A Spring Awakening For Institutional Cryptobr>
The brutal “winter of crypto,” where cryptocurrency trading volumes plunged by as much as 85 percent from a January 2018 high, has been enough to dampen the enthusiasm of even the most ardent supporters of disruptive digital assets. However, industry sentiment is that the freeze may have melted, with the green shoots of spring sprouting up and perhaps piquing the interest of sophisticated investors.
Many in the sector agree that greater oversight could be a catalyst for more institutional investors entering crypto, and there is now support for moves to regulate the sector. Recent action by Hong Kong regulator, the Securities and Futures Commission (SFC), to introduce a new regulatory framework for exchanges is an example of moves to tighten up the crypto space. Under the proposed scheme, crypto exchanges will only be able to deal with institutional investors as part of a move to better protect the public. This plan however has received a mixed reception from local industry players, who may be used to less oversight.
But for serious, legitimate market participants regulatory clarity is desirable. Those less scrupulous players, who may be shirking security best practice or puffing up trading volumes, are those that are actively wanting to stay in the dark. The Securities and Exchange Commission itself currently faces a conundrum, with questions about the appropriate level of oversight, understanding that over-regulation could stifle innovation, but not doing enough could put investors at risk of having their digital assets stolen or misappropriated.
The sector should welcome clearer regulation, not only to protect investors but also because it may safeguard against industry participants themselves making large investments into infrastructure or technology, only to find out later that the solutions are non-compliant or illegal.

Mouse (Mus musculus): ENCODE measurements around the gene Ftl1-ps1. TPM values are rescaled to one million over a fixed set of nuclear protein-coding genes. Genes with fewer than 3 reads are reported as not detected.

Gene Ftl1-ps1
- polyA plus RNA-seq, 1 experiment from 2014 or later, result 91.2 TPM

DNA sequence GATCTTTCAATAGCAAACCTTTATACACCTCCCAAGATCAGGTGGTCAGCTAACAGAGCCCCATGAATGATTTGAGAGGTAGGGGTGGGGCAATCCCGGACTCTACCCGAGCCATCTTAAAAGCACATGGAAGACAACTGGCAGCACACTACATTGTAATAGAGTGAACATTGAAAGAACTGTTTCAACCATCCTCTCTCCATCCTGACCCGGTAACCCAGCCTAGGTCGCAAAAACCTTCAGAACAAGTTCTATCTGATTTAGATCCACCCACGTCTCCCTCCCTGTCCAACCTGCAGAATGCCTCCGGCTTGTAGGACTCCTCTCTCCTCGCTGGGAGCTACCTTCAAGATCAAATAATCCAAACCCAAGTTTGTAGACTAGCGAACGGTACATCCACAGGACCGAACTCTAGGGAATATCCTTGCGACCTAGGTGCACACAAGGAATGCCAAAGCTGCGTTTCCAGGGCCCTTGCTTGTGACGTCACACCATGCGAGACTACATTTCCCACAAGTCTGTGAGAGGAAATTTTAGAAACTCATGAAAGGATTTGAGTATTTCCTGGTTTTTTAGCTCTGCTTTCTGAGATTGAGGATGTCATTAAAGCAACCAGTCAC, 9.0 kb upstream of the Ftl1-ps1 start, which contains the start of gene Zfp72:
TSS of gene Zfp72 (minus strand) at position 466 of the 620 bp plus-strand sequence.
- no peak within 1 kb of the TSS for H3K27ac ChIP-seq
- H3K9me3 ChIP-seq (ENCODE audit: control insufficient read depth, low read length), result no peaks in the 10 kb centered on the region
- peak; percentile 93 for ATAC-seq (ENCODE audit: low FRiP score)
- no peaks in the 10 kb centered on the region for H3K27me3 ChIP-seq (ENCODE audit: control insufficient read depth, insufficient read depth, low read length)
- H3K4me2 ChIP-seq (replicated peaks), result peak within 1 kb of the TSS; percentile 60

Custody No Longer a Stumbling Block
A lack of properly regulated custodial solutions has in the past inhibited the widespread adoption of crypto as an asset class, but now institutional-grade custody solutions have arrived, with many more predicted to join.
In 2018 Fidelity became the first big name to enter the crypto custody space when it announced it was launching a separate company called Fidelity Digital Asset Services. That same year Coinbase Custody officially opened for business with its first customers being crypto hedge funds, exchanges and Initial Coin Offering (ICO) teams. Intercontinental Exchange (ICE), the owner of the New York Stock Exchange, in April announced its cryptocurrency trading platform Bakkt had acquired Digital Asset Custody Company (DACC), a crypto custodian services company.
Settlement Systems Still Lacking, But Optimism Remains
While there have been advancements in crypto-focused custody, concern remains about the lack of prime brokers and settlement systems for crypto trading. The current model where a trading counterparty is also the custodian of the assets required for the transaction remains inherently risky. The possibility for assets to be stolen if there is a security breach remains a key barrier preventing more institutional investors entering the space.
Connectivity and API offerings are still of poor quality and require institutional investors to run multiple web interfaces at once in order to trade. Additionally, most crypto exchanges still do not leverage the FIX protocol, meaning there is still additional work to be done in order to create better connectivity.
Despite these challenges, we at Caspian are upbeat about the long-term future of crypto, particularly Security Token Offerings (STOs). We believe that the ability to digitize what were previously illiquid assets like private equity or collectables is certainly getting a lot of mindshare, and it will be interesting to see how important they become.